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Fashion's sustainability problem

well-worn t-shirt with holes in it
well-worn t-shirt with holes in it
Jane Murrow,
, Chelsea College of Arts, UAL | Photograph: Jane Murrow
Written by
Jane Murrow
Published date
15 November 2019

Jane Murrow, Chelsea MA Textile Design Course Leader, shares her thoughts on fashion's sustainability problem.

Where to begin?

There are numerous, multi-layered issues. Complex long-established systems along with the eye-wateringly vast investment and the lengthy periods needed to develop and shift to new technologies. On top of that, profit-led business models, supply chains and price structures add to the complexity.

Taken together, this is fashion’s sustainability problem - and the industry is the proverbial rabbit caught in the headlights.

It doesn’t know how to do what it knows it must do, without up-ending it’s entire modus operandi. There are numerous brands, new and old whose ethos ad models are built around sustainable, ethical products and, the will to make change across the industry is increasingly there - but as a whole, it is currently stuck, tinkering around the edges, or making grand pledges and promises that have yet to be fulfilled.

image of well-worn t-shirt with holes in it

How did we get here?

Has the industry unwittingly landed in a predicament largely of its own making - itself now falling victim to a system it’s long benefited from?

The majority of current fashion business models have been developed over decades with the central raison d'être being to increase profits by ‘selling more stuff’. This leaves the entire industry with a fundamental and existential dilemma that is diametrically opposed to the need for urgent systemic change, including a massive reduction in per capita clothing consumption.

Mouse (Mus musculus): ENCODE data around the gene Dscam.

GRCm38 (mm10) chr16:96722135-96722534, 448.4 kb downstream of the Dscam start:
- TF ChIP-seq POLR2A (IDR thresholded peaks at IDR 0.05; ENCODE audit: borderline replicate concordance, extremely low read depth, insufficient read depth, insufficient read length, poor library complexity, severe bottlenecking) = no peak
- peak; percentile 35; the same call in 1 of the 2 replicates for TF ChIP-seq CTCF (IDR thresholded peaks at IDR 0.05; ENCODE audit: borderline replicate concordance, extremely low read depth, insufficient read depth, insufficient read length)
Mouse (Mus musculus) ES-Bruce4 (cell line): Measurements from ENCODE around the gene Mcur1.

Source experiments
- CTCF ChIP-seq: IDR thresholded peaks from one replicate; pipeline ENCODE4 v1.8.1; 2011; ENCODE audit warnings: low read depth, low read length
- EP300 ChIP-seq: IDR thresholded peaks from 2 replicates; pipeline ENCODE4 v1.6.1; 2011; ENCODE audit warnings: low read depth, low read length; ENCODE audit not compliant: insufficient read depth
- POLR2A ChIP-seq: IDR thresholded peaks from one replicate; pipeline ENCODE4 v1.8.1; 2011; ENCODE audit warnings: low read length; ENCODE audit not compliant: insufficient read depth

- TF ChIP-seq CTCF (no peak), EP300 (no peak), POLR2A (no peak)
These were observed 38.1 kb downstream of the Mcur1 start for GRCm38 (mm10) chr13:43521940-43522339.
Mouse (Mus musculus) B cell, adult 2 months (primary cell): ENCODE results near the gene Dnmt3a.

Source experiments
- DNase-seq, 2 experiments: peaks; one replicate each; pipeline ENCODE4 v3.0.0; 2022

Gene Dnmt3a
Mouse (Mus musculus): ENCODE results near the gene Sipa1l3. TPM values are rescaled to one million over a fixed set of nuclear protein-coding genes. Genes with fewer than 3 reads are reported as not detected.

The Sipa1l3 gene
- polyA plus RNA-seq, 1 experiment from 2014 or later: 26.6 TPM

The consumer is frequently blamed for having expectations of unrealistically low prices, but let’s not forget that cheap clothing (which in real terms, has spiraled downwards over the last 20 years), has been driven by the retail industry’s own desire to sell ever more units.

There is an egalitarian side to this; mass-production and affordability has made a much wider range of clothing and choice available to virtually all, instead of only to those able to afford it. Equally, are we not all guilty of having bought into this by making clothing choices based on low prices and affordability, regardless of our budget? We all have a role and a responsibility in creating, and now fixing this mess.

However, when retail profit margins are shaved to lure customers with irresistibly affordable prices, the costs in every sense, are borne by the fibre, fabric and garment producers and suppliers, in turn driving down workers wages, incentivising land use for often pesticide-ridden fibre crops over food production in some of the poorest areas of the globe and encouraging (effectively forcing) manufacturers to seek the cheapest possible methods, often resulting in corner-cutting on, for example chemical use and emissions, and a disregard for safe working conditions - the effects of which are now affecting us all as we tumble into climate emergency.

Why are we stuck here?